Does this test have other names?
What is this test?
This test measures the amount of a protein called cystatin C in your blood.
Your body makes cystatin C constantly, and the protein is found in different fluids, including blood, spinal fluid, and breast milk. When your kidneys are healthy, they filter cystatin C out of the blood so it can be excreted in your urine.
This is a relatively sensitive blood test to look at your kidney health.
Why do I need this test?
You may need this test if your healthcare provider suspects that you have kidney problems.
You may also need this test if you are at an advanced age and your healthcare provider wants to find out your risk for heart complications. But this type of testing is not yet routinely done.
What other tests might I have along with this test?
Your healthcare provider may also order other tests to find out how well your kidneys filter toxins out of your blood. One of these tests is blood creatinine level.
What do my test results mean?
Many things may affect your lab test results. These include the method each lab uses to do the test. Even if your test results are different from the normal value, you may not have a problem. To learn what the results mean for you, talk with your healthcare provider.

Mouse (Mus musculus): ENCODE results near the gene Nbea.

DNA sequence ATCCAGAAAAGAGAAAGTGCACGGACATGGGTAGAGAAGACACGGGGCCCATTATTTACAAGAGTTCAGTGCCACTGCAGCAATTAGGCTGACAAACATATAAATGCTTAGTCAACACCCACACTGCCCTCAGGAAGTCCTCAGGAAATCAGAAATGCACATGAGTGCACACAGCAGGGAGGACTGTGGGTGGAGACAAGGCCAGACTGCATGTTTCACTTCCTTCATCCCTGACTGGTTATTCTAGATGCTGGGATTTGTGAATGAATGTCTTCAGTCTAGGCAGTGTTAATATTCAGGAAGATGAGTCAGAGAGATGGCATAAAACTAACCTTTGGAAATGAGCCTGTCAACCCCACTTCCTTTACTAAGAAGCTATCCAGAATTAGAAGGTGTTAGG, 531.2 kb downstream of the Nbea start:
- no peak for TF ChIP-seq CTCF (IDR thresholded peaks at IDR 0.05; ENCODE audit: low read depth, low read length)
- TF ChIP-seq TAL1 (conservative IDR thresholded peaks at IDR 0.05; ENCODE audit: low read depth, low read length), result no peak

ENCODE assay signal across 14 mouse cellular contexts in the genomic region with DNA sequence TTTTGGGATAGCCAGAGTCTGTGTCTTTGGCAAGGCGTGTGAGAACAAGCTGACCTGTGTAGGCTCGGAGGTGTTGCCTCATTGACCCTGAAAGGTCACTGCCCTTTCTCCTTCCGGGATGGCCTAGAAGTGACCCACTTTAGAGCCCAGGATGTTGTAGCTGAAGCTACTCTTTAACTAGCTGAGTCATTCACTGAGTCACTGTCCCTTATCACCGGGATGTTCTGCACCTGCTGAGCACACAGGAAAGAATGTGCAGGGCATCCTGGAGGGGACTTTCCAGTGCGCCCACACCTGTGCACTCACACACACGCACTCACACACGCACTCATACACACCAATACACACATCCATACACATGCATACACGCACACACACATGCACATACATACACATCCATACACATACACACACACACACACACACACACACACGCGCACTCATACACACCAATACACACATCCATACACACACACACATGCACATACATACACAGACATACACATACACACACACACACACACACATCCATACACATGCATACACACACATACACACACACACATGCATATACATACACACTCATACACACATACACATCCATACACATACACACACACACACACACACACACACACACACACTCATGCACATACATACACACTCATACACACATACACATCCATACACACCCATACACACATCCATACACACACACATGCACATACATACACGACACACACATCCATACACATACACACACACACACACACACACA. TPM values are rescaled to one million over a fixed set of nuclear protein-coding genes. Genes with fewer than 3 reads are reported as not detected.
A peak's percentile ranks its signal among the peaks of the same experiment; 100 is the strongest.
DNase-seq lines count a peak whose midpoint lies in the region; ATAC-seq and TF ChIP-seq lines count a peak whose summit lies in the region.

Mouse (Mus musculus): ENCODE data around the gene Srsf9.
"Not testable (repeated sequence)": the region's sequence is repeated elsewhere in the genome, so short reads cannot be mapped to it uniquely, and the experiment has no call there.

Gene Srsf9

If you have an abnormally high concentration of cystatin C in your blood, it means you may have a kidney condition, such as chronic kidney disease.
Higher levels of cystatin C may also be caused by diabetes, cancer, HIV, hyperthyroidism, or hypothyroidism.
How is this test done?
The test requires a blood sample, which is drawn through a needle from a vein in your arm.
Does this test pose any risks?
Taking a blood sample with a needle carries risks that include bleeding, infection, bruising, or feeling dizzy. When the needle pricks your arm, you may feel a slight stinging sensation or pain. Afterward, the site may be slightly sore.
What might affect my test results?
Using steroids can affect your results.
How do I get ready for this test?
You don't need to prepare for this test. But be sure your healthcare provider knows about all medicines, herbs, vitamins, and supplements you are taking. This includes medicines that don't need a prescription and any illicit drugs you may use.
- Sather, Rita, RN
- Ziegler, Olivia W., MS, PA